Richard Schwartz, PhD, is founding developer of Internal Family Systems (IFS) Therapy and the director of the IFS Institute. He began his career as a family therapist and an academic at the University of Illinois at Chicago. There, he discovered that family therapy alone did not achieve full symptom relief and, in asking patients why, he learned that they were plagued by what they called “parts.” These patients became his teachers as they described how their parts formed networks of inner relationship that resembled the families he had been working with.
Dr. Schwartz also found that as they focused on and, thereby, separated from their parts, they would shift into a state characterized by qualities like curiosity, calm, confidence, and compassion. He called that inner essence the Self and was amazed to find it even in severely diagnosed and traumatized patients. From these explorations, the Internal Family Systems model was born in the early 1980s.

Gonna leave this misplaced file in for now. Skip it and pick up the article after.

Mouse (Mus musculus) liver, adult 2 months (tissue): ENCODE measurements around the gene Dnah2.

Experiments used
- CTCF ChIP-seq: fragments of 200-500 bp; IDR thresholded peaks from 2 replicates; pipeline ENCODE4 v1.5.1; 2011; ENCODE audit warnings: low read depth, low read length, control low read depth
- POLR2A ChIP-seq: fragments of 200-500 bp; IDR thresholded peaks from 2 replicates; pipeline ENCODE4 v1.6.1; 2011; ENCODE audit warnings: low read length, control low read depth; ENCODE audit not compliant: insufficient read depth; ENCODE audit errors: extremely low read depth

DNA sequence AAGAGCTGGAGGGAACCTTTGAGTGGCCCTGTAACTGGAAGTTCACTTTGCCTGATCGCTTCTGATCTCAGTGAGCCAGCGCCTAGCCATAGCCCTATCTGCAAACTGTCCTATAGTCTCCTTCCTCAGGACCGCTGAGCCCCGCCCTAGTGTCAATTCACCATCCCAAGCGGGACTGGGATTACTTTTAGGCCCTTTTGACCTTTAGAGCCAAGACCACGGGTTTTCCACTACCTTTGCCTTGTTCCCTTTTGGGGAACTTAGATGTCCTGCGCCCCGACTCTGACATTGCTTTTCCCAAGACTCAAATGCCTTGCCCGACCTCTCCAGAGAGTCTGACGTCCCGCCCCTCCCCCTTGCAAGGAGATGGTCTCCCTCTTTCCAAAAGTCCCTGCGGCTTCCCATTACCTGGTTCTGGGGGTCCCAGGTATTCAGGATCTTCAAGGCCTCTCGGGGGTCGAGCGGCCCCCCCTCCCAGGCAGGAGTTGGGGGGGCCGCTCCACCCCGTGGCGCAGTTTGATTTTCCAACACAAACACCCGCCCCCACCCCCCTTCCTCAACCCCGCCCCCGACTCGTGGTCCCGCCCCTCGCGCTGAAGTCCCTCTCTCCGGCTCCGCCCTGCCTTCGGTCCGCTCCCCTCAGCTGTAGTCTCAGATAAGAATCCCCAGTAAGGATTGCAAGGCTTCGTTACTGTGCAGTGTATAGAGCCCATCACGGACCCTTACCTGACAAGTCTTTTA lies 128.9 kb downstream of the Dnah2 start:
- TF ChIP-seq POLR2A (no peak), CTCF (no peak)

IFS is now evidence-based and has become a widely-used form of psychotherapy, particularly with trauma. It provides a non-pathologizing, optimistic, and empowering perspective and a practical and effective set of techniques for working with individuals, couples, families, and more recently, corporations and classrooms.
In 2013, Schwartz left the Chicago area and now lives in Brookline, Massachusetts, where he is on the faculty of the department of psychiatry at Harvard Medical School.
What People are Saying About Richard Schwartz
“Schwartz makes the invisible visible in ways that are compelling, lucid, and clinically useful. He shows how the psyche is both systemic and accessible, and his model could well revolutionize family therapy.”
—Douglas H. Sprenkle, PhD, editor of the Journal of Marital and Family Therapy
“Each of us is lobbied by a clamor of disembodied inner voices. In his clinical work, Richard Schwartz engages with each of these voices....By applying family systems approaches to this interior assembly, Schwartz enables the client to comprehend and grapple effectively with many problems, even with such bedeviling maladies as bulimia and self-mutilation. ”
— Richard Chasin, MD, associate clinical professor of psychiatry, Harvard Medical School